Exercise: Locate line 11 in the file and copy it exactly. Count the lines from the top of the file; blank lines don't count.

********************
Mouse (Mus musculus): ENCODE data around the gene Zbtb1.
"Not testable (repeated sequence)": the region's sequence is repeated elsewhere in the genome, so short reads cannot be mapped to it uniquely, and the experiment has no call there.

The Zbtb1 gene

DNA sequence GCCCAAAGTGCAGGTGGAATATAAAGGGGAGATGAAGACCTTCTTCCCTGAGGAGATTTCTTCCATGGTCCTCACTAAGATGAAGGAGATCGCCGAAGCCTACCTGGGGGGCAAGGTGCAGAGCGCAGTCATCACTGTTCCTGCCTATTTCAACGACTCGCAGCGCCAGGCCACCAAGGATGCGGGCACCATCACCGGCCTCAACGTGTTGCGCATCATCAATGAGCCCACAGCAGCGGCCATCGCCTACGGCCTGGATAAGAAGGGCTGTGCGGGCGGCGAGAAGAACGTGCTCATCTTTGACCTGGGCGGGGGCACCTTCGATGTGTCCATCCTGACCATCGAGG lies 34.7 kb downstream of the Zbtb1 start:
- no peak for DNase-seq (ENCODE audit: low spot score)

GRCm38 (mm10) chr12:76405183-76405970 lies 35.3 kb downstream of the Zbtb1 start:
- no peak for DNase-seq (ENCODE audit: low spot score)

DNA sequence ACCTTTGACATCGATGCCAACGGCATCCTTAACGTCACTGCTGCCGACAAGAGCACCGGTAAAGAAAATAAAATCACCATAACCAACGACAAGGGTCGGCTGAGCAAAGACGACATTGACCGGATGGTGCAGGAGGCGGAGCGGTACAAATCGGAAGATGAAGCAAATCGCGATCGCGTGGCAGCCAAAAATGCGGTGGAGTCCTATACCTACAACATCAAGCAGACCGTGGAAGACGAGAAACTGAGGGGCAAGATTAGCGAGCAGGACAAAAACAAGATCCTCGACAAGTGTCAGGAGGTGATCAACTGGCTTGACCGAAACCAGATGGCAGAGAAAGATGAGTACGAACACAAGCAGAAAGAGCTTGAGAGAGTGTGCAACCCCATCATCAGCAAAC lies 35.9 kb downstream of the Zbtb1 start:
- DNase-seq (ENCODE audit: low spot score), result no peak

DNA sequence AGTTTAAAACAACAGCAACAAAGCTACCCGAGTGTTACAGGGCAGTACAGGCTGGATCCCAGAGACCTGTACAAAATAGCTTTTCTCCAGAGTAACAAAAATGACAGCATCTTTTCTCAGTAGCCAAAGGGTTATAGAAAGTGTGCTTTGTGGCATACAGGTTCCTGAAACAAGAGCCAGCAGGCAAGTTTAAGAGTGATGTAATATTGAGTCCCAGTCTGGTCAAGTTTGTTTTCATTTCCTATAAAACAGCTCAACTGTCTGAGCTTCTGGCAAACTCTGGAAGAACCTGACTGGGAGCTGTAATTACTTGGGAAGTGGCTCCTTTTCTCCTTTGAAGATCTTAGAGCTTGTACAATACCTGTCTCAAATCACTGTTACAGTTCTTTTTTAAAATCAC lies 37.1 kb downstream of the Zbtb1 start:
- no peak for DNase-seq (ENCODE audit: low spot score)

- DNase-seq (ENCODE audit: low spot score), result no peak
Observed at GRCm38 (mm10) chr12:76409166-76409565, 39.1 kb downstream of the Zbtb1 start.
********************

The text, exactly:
- no peak for DNase-seq (ENCODE audit: low spot score)